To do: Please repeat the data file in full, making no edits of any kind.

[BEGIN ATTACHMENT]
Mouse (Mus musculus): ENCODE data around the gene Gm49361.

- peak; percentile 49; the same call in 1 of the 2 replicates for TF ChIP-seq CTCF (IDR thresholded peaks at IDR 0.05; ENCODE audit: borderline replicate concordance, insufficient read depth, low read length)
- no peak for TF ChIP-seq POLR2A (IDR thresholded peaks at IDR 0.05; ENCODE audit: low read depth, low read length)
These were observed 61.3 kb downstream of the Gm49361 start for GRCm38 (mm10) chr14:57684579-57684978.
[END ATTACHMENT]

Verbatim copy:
Mouse (Mus musculus): ENCODE data around the gene Gm49361.

- peak; percentile 49; the same call in 1 of the 2 replicates for TF ChIP-seq CTCF (IDR thresholded peaks at IDR 0.05; ENCODE audit: borderline replicate concordance, insufficient read depth, low read length)
- no peak for TF ChIP-seq POLR2A (IDR thresholded peaks at IDR 0.05; ENCODE audit: low read depth, low read length)
These were observed 61.3 kb downstream of the Gm49361 start for GRCm38 (mm10) chr14:57684579-57684978.